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Code 3675

Lecture Seven


Unit 6 Design of Neighborhoods
6.1Traditional Concepts
6.2 Size and Identify of Neighborhoods
6.3 Social Identity and Home Zones
6.4 Open and closed Neighborhoods
6.5 The Urban Continuum
6.6 Shaping Neighborhoods
6.7 The Open Spaces Network
Unit 7 Community and Sustainability

7.1Design for Living, introduction

7.2 Complexity and Sustainability
7.3 Development of Community
7.4 Community Governance and Democratic
7.5 Capacity Building through Community
7.6 Community Leadership
Unit 7 Community and Sustainability

7.1Design for Living, introduction

Community refers to that layer of society in
which interaction takes place between
people who are neither close family and
friends, nor yet total strangers. Community is
neither private nor fully public. It shapes
our social identity and helps us make sense
of a complex and dynamic world.
Unit 7 Community and Sustainability
7.1Design for Living, introduction
The impact that the built environment has on our
experience of community, focusing particularly on the
functions of social networks and voluntary associations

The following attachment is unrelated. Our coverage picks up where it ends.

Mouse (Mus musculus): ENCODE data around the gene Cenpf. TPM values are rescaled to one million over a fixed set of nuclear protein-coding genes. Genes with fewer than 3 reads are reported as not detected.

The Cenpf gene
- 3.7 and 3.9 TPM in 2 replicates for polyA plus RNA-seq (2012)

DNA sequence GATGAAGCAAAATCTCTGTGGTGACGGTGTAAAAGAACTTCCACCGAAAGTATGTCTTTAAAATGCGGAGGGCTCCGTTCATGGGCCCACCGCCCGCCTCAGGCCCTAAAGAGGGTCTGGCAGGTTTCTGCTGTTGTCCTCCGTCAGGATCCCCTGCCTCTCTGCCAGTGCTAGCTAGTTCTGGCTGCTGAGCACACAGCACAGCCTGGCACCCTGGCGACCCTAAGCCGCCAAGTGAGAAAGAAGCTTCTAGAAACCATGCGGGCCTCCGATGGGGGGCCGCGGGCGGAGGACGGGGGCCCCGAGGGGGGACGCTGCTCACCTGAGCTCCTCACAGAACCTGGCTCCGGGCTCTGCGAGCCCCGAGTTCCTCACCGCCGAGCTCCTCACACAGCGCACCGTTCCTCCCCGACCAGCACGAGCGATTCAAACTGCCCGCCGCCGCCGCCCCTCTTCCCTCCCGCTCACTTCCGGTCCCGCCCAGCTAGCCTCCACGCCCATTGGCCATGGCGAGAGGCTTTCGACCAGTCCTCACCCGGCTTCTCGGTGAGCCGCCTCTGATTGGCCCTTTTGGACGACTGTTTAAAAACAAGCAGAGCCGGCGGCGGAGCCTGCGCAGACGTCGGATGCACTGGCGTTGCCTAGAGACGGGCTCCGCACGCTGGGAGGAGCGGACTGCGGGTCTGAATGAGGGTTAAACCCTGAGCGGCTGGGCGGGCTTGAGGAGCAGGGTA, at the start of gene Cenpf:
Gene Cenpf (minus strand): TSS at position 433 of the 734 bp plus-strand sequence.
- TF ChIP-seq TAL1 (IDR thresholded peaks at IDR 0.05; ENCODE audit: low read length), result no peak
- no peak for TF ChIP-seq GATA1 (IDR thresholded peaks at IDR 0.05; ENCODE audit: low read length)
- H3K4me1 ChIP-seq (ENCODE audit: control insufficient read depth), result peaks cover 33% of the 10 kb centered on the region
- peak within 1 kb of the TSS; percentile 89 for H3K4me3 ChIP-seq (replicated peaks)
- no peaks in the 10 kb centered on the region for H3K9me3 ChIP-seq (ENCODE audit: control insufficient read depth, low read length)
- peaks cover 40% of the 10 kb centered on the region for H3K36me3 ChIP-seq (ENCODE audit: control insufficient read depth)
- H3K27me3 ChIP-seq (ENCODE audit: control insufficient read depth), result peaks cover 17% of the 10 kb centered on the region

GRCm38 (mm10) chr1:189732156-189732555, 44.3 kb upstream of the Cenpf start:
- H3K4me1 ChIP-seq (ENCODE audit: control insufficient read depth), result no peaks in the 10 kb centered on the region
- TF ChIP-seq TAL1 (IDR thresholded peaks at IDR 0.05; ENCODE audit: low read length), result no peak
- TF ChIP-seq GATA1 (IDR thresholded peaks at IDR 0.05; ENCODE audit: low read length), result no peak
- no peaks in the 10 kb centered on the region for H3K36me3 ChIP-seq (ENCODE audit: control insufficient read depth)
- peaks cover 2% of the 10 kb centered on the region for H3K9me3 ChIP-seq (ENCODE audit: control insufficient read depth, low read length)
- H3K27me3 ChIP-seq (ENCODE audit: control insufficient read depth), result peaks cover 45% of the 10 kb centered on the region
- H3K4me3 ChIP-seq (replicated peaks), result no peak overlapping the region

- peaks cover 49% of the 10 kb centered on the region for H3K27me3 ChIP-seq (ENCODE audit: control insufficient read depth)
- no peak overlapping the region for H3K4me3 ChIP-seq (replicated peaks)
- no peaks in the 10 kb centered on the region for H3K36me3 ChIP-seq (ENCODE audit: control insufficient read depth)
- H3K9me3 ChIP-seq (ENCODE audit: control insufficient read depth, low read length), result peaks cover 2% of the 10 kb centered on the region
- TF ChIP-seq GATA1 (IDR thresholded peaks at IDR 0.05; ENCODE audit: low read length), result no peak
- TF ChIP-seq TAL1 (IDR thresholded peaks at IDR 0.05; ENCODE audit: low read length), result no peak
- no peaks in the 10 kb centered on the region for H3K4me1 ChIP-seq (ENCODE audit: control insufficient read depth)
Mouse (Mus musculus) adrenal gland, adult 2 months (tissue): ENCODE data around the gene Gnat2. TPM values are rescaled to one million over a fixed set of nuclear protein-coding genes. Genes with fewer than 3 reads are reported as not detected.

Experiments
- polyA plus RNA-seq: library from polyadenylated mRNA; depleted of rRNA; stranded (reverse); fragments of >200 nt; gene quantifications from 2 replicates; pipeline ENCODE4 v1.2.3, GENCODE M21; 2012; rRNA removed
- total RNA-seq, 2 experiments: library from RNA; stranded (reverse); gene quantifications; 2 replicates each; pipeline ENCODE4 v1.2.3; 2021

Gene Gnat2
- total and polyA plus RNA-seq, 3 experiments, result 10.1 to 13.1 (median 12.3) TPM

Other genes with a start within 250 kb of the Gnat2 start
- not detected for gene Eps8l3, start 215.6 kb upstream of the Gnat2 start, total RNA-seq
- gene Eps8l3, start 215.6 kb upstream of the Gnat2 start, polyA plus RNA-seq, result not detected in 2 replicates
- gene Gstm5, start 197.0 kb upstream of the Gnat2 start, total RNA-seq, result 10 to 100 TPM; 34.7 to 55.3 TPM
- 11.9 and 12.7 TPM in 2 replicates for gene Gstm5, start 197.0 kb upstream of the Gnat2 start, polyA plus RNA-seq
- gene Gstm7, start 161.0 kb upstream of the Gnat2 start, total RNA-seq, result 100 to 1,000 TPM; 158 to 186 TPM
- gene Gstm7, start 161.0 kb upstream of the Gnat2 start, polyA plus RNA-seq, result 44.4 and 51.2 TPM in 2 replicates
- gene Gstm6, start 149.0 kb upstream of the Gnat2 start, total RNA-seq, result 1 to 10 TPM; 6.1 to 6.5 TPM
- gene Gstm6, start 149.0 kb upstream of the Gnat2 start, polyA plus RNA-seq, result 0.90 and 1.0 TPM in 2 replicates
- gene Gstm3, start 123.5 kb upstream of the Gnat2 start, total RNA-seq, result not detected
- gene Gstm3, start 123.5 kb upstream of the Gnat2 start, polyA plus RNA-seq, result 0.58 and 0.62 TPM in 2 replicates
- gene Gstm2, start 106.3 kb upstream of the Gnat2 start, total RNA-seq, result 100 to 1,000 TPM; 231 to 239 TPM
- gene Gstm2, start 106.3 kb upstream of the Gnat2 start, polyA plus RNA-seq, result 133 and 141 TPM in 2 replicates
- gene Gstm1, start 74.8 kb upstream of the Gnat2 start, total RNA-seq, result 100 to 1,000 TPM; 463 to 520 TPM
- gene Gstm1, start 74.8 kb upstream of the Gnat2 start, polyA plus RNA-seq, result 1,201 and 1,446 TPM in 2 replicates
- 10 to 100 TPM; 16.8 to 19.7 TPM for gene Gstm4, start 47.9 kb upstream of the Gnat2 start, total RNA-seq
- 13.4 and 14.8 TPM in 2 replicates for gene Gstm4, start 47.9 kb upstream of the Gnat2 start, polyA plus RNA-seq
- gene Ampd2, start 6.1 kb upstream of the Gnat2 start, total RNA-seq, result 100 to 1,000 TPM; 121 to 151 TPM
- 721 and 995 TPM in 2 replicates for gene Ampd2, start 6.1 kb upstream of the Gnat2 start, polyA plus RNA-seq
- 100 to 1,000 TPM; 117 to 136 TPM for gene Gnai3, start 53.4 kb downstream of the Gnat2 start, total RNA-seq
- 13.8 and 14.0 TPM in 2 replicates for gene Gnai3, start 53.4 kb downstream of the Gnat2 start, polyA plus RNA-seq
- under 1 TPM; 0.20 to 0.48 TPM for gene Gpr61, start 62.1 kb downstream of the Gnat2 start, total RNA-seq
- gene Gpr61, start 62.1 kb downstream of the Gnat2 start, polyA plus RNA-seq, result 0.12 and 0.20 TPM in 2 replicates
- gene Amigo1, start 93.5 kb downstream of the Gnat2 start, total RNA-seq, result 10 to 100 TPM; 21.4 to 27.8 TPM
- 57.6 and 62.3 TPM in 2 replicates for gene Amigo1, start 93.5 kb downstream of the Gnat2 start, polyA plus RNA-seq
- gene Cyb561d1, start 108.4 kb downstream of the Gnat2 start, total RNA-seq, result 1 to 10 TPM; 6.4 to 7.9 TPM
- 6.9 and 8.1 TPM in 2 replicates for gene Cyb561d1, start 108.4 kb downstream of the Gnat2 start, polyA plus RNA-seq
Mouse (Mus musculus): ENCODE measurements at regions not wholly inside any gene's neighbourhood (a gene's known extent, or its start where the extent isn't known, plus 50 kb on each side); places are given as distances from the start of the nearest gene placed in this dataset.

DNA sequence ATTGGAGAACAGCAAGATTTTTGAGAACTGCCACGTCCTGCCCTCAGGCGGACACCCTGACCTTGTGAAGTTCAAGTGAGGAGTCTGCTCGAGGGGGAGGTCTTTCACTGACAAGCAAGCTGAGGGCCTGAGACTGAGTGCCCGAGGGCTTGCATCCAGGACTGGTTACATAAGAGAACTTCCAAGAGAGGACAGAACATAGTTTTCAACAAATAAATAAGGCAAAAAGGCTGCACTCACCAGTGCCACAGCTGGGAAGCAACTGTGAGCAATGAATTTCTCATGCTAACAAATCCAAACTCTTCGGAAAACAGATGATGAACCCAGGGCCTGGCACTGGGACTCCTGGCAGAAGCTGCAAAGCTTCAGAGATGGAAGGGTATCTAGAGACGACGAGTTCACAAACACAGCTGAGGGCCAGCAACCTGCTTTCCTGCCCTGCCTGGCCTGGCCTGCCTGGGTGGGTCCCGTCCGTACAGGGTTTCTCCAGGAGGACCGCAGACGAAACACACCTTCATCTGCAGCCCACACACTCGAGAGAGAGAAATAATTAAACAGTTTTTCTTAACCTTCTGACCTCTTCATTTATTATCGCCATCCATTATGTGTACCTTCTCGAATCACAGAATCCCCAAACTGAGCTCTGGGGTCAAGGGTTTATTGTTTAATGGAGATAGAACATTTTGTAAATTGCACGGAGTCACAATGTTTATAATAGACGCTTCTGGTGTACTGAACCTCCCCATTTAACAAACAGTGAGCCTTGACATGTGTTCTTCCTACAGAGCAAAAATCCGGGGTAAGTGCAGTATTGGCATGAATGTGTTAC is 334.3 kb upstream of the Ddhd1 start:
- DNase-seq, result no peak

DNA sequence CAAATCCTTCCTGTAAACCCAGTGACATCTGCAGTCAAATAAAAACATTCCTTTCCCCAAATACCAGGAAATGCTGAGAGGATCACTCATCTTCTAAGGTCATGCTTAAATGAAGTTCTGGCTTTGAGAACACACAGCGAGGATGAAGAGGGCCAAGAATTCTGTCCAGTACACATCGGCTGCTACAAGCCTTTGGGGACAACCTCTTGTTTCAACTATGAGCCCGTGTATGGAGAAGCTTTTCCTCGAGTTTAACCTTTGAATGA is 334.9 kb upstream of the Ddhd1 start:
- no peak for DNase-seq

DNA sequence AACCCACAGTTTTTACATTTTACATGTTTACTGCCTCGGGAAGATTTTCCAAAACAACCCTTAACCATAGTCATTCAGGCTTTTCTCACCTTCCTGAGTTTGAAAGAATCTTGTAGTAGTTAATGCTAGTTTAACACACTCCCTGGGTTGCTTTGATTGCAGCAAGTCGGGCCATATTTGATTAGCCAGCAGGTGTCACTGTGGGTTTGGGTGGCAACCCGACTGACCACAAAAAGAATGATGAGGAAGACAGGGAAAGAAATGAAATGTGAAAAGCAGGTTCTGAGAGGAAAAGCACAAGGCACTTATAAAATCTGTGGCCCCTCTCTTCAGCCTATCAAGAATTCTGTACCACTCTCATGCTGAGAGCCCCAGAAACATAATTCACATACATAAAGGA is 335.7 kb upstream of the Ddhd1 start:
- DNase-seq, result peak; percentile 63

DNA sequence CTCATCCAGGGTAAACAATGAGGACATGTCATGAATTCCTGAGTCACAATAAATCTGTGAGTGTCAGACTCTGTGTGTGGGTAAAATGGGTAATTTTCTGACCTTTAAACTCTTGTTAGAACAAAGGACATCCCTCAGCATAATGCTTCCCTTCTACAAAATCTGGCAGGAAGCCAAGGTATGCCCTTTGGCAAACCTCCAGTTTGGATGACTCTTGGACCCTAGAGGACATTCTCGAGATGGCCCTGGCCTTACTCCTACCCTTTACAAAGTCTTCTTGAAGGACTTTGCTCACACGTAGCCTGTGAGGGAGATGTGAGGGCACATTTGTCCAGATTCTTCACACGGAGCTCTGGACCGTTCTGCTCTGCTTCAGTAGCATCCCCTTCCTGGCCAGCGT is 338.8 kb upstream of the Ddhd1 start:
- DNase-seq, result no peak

within urban settings.
The diversity and intensity of connections formed
between residents in a given locality is enhanced
through opportunities for conversations and casual
inter- change. Our sense of community emerges from
this web of informal interactions and is crucial to how
we interpret and integrate experiences at local level.
By helping us to understand the issues and anticipate
how people are likely to react, community networks
enable us to mediate disputes within and between
different groups.
Unit 7 Community and Sustainability
7.1Design for Living, introduction

Community members use informal networks to

mobilize for collective action and to influence
politicians and planning officers. Whilst it might
be assumed that an emphasis on locality
overlooks the substantial changes that have
occurred in the way many people live their
lives, nevertheless the vision of eco-
neighbourhoods needs to recognize that
personal networks add a vital dimension to
community sustainability and collective
Unit 7 Community and Sustainability
7.1Design for Living, introduction
There is a growing body of evidence suggesting that